And I am making progress. Finally my scrap ‘ghan is out of hibernation and becoming something that I will either be able to stash away or gift away at some point, and it is all thanks to a few friends who pointed out the obvious. Granted, I am not making fast progress on this project by any means. I am slowly moving forward when I have the time and energy after work every once in a while to work on it. The main thing is this, that I am working on it again, and that I don’t think it will be sitting in it’s half-completed state for much longer. Now I just need to finish my Splitstone

~Stay Inspired

Another Week…And I’m Still Exhausted

WIPs Forever: Wooly MastadonThat title doesn’t bode well on this post, but in reality, I actually got some knitting done this week. It was one of those weeks where I worked a few late shifts at work and just really couldn’t recoup my energy…let’s face it, I’m a morning person through and through, whether I want to admit it or not. Next week will be worse, as I have double the amount of late shifts I did this week, but I digress. Knitting, your’re here for knitting. Well, it just so happens that on my days off this week (today included, yay) as part of my reset I knit. I knit and knit and knit. I worked on my shawl and on my  socks. I worked on my mitten project. I figured out a way to get my afghan finished. I even brainstormed some graphic design projects (although that didn’t last long as a surprise last minute rush project came up). I kept busy.

My only problem with this equation, I have been knitting on the same projects for ages. You are all probably sick of seeing the same things lingering on the needles for weeks or months. I am too. So the plan? I want to finish knitting my Lionberry. I am so close (on row 85 of around 95ish). Then I want to work on my Splitstone a bit and feel free to cast on a new project. The issue? I don’t know what to cast on next. Any suggestions? Let’s get this blog back to being a place you can go for fresh content. I want to get these projects done!

~Stay Inpsired

New Summer Reading Material: Magazines

Reading Materials: Wooly Mastadon

This past two weeks have been really good in the mail department. I received three magazines that I have been savoring and enjoying. May’s issue of Molly Makes is amazing as always. Interweave Crochet Summer 2015 looks like it will be a winner. However, what I am most excited about is Knitscene Accessories 2015. I have religiously watched for and purchased every Knitscene Accessories since they first came out and I absolutely love the magazine. I ordered it early this past week and it’s been here for a week. They don’t normally last this long but work had me tired and not ready to read much of anything so I saved it for when I could enjoy it more. I just quickly flipped through it but it looks amazing, I might have to cast on almost everything. I’ll share more on that later.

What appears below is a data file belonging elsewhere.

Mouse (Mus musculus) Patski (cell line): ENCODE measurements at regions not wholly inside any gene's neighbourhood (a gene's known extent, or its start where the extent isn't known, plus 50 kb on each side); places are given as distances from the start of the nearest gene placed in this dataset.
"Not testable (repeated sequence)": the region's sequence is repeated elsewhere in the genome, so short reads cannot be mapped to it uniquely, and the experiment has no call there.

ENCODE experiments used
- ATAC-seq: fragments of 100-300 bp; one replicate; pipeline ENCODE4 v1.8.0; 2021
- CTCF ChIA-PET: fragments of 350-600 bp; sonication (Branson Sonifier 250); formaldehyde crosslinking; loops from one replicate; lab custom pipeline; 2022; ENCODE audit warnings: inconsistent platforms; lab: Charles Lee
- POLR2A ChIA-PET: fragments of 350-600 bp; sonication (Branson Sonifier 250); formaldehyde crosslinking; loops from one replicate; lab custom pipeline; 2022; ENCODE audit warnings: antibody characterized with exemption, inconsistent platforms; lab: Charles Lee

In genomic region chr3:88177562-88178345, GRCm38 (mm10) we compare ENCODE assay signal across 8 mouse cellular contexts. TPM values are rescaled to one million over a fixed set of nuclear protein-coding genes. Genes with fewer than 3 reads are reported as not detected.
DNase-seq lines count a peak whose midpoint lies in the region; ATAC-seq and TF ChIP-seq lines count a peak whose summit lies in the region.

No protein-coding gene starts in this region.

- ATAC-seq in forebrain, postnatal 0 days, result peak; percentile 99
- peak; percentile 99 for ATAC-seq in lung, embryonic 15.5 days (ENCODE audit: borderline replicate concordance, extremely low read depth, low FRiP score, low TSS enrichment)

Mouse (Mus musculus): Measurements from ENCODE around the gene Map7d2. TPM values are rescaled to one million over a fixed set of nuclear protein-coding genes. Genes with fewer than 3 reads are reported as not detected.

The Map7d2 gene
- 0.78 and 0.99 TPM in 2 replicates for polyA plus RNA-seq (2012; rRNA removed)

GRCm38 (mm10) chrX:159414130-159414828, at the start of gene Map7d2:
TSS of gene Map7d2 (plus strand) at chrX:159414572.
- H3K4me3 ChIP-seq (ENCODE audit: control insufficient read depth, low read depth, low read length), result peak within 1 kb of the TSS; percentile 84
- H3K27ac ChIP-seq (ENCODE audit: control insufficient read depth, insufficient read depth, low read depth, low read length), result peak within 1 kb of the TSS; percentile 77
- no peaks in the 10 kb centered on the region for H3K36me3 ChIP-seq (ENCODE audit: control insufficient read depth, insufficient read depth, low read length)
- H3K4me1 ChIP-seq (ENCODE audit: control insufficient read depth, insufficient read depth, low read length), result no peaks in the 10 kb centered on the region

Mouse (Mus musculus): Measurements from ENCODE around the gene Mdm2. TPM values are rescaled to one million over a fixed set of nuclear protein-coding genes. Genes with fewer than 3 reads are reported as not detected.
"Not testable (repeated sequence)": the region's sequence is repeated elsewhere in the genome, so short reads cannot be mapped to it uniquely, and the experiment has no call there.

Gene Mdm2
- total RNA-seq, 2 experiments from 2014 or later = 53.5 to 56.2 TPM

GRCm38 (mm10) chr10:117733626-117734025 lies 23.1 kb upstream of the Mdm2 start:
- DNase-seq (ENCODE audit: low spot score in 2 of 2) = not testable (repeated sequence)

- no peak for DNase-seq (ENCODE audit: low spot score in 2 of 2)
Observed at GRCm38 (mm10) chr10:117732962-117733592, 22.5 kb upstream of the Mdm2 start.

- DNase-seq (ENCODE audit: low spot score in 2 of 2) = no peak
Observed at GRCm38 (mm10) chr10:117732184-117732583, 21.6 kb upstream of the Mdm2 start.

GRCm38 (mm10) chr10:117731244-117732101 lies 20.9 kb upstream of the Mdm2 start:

This weekend (other than work) will be filled with a bit of shawl knitting, hopefully some Mazie time (my pooch), reading, and drawing. We shall see how all plays out but until then,

~Stay Inspired

Day Four: What’s in My Knitting Bag

What's In My Knitting Bag: Wooly Mastadon

Today’s prompt is to share what I keep in my knitting/crochet bag. I have actually wanted to do a post like this for a while, and do one every so often so that you can see what has changed over time. I love reading these posts so hopefully this will be an interesting addition to the interwebs. Here we go.

First of all, I don’t ever use one single bag for my knitting. Admittedly I am a bag hoarder (I prefer the word collector but we are being real here). I have purses upon backpacks upon tote bags, upon pencil bags upon…you get the picture. Big or small, if it is a cool bag, I probably have it. Granted I shop thrift stores and look for bargains so I don’t think I own a single high-end bag (unless an LL Bean backpack counts, haha). Thus I switch out my knitting depending on the need. I have a sort of system of levels of bags and what I take with me. I have the, ‘oh, I’m just going to work or a small event in town level’, the ‘it’s just a day trip’ level, and the ‘oh my goodness it’s more than 24 hours I must pack all of the things’ level. I also own a core notions bag that goes with me everywhere, no matter the project. Here’s how it works.

The Notions Bag (pictured above): In this bag I have a lot of different random items that I take with me everywhere. These are my essentials and they never leave my knitting bag, no matter which one I am using or the size of the project. The pouch is a little mesh pouch that I actually swiped from my Mother (she forgave me, haha). I keep a ton of stitch markers in various styles ans sizes. I have a bunch of the cheap plastic rings, a few open rings, and a bunch that I made myself with lobster claw clasps or jump rings and beads. I also have several tapestry needles (plastic and metal) and a needle threader. Crochet hooks are a must: these are smaller because I have been knitting a lot of socks. The scissors are a favorite I got recently and the brown sheath I made for them is knit and then felted, something I whipped together. I finish it off with a row counter, clothes pin, old cable needle (from a friend’s grandmother), medium stitch holder (I somehow lost the small one), and tape measure…of course!

What's In My Knitting Bag: Wooly Mastadon